Home Buying in New Braunfels>Question Details

Flsrntx, Home Buyer in New Braunfels, TX

Can someone explain the rules for making a contingency offer?

Asked by Flsrntx, New Braunfels, TX Fri Jun 8, 2012

Help the community by answering this question:

Answers

4
Aja Edwards’ answer
BEST ANSWER
Actually in Texas it's a little different. A contingency is also called a "Right of First Refusal". There's a whole addendum to the standard Texas contract that goes over how it works. Basically, the seller has to show the home as "Active - RFR" or "Under Contract, Contingency" depending on the MLS that the home is listed in. They can consider other offers, but can only bump yours if they get an offer that can close sooner. If the seller does get another offer in, they would then go to you and say "Hey, I got this offer, are you willing to waive your contingency?" If you can't, then they can terminate and go with the other offer. If you do waive the contingency, then they are stuck with your offer still.

That's the very basic run down, is subject to the specific terms of whatever your specific contract and addenda say. I'm not attorney and am not trying to give legal advice! You should consult an attorney if you have questions :) How's that for a disclaimer?

Hope that helps!
0 votes Thank Flag Link Fri Jun 8, 2012
Do you suggest retaining a real estate attorney from the get go, or just go through the listing agent of the property we are considering? Thank you for your expertise.
Flag Fri Jun 8, 2012
As a buyer, you can make a "contingency offer" on a property when you have a property to sell and require the proceeds from that sale to be able to purchase the new property.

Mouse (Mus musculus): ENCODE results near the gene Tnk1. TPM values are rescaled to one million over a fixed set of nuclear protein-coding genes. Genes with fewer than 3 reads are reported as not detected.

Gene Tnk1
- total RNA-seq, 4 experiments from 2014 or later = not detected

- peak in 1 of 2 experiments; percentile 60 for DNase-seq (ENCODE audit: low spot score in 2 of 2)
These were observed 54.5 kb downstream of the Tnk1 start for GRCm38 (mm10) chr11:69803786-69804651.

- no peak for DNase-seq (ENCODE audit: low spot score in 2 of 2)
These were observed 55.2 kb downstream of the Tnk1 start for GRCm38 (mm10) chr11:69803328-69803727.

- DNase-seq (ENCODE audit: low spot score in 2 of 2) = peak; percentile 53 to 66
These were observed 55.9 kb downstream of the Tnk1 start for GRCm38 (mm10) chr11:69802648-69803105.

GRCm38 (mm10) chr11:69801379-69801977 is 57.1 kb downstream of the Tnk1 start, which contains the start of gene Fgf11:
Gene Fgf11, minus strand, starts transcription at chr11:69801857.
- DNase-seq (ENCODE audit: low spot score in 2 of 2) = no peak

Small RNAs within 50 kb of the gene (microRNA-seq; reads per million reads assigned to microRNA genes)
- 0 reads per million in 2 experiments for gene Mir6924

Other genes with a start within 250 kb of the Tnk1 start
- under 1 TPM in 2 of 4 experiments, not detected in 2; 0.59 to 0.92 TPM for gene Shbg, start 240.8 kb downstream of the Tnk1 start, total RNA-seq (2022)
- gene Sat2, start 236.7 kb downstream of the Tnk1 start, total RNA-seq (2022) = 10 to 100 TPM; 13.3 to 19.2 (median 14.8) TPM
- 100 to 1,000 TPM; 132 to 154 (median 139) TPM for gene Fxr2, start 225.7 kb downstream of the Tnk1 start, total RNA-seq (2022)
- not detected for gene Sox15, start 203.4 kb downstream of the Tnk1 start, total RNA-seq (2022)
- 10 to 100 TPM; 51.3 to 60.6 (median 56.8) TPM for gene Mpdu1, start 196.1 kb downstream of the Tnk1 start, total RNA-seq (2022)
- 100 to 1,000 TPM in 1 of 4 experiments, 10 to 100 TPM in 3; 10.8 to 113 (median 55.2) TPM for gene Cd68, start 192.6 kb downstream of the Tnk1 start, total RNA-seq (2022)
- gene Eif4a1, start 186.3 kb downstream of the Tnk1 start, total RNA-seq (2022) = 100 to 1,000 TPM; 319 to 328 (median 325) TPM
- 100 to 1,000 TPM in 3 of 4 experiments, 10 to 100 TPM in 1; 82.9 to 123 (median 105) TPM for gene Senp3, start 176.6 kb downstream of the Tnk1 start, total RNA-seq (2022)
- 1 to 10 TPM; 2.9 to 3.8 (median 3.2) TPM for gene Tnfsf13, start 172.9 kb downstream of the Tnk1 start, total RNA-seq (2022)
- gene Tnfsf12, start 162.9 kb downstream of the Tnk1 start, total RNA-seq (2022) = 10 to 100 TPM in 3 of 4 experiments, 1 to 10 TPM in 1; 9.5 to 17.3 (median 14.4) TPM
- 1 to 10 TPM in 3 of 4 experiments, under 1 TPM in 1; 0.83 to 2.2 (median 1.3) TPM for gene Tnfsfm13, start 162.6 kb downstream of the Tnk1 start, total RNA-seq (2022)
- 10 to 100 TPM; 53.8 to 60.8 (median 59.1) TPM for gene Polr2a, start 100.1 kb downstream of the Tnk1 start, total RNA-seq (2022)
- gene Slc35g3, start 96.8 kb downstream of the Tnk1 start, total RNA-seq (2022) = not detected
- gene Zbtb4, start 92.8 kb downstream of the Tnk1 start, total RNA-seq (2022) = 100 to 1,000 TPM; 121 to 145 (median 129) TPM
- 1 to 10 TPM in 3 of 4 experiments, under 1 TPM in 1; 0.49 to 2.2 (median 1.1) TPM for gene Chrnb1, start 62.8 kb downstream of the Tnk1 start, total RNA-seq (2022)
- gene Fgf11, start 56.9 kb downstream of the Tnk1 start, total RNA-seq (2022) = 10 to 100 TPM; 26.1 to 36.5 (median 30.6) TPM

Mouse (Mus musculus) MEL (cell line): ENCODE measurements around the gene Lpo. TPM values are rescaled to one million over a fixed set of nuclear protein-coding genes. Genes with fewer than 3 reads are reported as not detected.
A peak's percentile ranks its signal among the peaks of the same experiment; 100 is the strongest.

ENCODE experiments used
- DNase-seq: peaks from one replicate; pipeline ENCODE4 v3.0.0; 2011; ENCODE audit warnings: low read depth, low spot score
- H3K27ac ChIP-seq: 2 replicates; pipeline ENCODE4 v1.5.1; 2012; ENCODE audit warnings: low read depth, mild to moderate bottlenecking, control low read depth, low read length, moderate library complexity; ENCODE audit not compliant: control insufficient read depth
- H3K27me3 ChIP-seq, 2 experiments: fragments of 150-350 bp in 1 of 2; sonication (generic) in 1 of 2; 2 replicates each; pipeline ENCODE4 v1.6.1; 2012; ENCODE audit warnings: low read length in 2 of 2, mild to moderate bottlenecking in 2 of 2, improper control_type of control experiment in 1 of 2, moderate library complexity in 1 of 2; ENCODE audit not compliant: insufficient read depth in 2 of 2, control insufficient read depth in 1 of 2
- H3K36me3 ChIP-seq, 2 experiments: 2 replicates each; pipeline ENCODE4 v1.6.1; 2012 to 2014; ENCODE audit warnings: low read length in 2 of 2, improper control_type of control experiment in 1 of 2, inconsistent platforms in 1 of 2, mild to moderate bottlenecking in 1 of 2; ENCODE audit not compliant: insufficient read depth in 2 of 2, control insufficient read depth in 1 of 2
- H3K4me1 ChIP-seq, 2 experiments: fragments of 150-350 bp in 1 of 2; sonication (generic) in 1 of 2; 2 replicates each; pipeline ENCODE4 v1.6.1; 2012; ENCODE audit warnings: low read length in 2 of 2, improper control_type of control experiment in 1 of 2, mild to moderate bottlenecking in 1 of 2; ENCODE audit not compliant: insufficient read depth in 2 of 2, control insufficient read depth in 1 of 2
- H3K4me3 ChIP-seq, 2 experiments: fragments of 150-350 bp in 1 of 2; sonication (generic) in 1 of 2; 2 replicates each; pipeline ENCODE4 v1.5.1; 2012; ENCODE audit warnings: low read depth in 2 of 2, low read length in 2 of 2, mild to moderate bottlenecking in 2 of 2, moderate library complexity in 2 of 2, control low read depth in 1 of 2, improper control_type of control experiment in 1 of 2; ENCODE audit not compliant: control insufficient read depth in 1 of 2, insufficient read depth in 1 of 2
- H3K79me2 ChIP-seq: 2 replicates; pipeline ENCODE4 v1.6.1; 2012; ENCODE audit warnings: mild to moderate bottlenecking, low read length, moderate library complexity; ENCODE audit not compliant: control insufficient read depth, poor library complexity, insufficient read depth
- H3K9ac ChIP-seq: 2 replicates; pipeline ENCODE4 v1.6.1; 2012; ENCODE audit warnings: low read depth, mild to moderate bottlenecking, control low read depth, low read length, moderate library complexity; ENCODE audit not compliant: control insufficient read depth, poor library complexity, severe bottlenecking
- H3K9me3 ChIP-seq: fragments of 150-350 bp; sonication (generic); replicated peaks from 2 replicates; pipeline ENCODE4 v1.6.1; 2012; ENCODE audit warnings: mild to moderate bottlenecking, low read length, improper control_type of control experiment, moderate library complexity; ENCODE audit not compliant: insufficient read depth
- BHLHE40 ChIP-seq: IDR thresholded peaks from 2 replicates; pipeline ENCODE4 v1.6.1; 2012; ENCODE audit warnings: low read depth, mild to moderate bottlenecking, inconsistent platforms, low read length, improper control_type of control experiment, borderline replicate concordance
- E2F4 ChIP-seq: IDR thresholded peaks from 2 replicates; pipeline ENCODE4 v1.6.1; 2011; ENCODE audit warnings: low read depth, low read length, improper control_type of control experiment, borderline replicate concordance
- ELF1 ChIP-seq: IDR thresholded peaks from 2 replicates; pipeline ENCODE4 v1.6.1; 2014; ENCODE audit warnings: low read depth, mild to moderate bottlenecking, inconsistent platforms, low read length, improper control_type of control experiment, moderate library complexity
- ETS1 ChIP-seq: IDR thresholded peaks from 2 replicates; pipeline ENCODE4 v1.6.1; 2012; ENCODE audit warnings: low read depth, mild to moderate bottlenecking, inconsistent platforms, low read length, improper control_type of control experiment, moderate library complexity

You would present an offer and negotiate all items; i.e., sales price, survey, option time & fee, etc., with an Addendum to the Contract that states you must have the proceeds from your sale to be able to purchase. You would go ahead with an inspection during the option period to learn about the condition of the property.

The Addendum would state a date by which you would receive your proceeds. If you sell by that date, you would remove the "contingency" and close. If you do not receive your proceeds by the contingency date you might be able to negotiate an extension.

If the Seller negotiates an acceptable offer with a different buyer, they would give you notice and you would have the option of removing your contingency or backing out of the contract. You would receive your Earnest Money back as long as you had complied with all aspects of the contract.

I'd be glad to sit down with you and go over this at your convenience.
Chyrel
1 vote Thank Flag Link Mon Jun 11, 2012
Contingency sinply means that; for something to happen, something else has to happen:

When you have a Loan Contingency, you are saying that if your Loan does not come through, you are no longer obligated to buy the house.

When you have an Appraisal Contingency, you are saying that the Appraisal has to be high enough to cover the Bank loan, (the Bank will only loan 80% of the Appraised Value: If the Appraisal isn't high enough, you are not forced to continue with the deal.

When you have an Inspection Contingency, and there are things uncovered, Termites, Repairs, Foundation problems, etc.: In that case you will have three choices; accept the problems and proceed with the purchase, or, negotiate some or all of the repairs, or, walk away.

These would be the 3 most common.
Your Realtor can guide. you.

Good luck and may God bless
0 votes Thank Flag Link Fri Jun 8, 2012
Thank you and God Bless you as well.
Flag Fri Jun 8, 2012
If you make an offer on a house but it's contingent upon the sale of your current home, the seller has the right to keep the home actively marketed. You will continue with the terms of your contract (down payments, mortgage approval, home inspection) but other buyers have the right to make an offer also. Make sure you have a good Real Estate Attorney when entering into a contingency contract! Good luck :)
0 votes Thank Flag Link Fri Jun 8, 2012
Thank you.
Flag Fri Jun 8, 2012
Search Advice
Ask our community a question
Email me when…

Learn more

Copyright © 2016 Trulia, Inc. All rights reserved.   |  
Have a question? Visit our Help Center to find the answer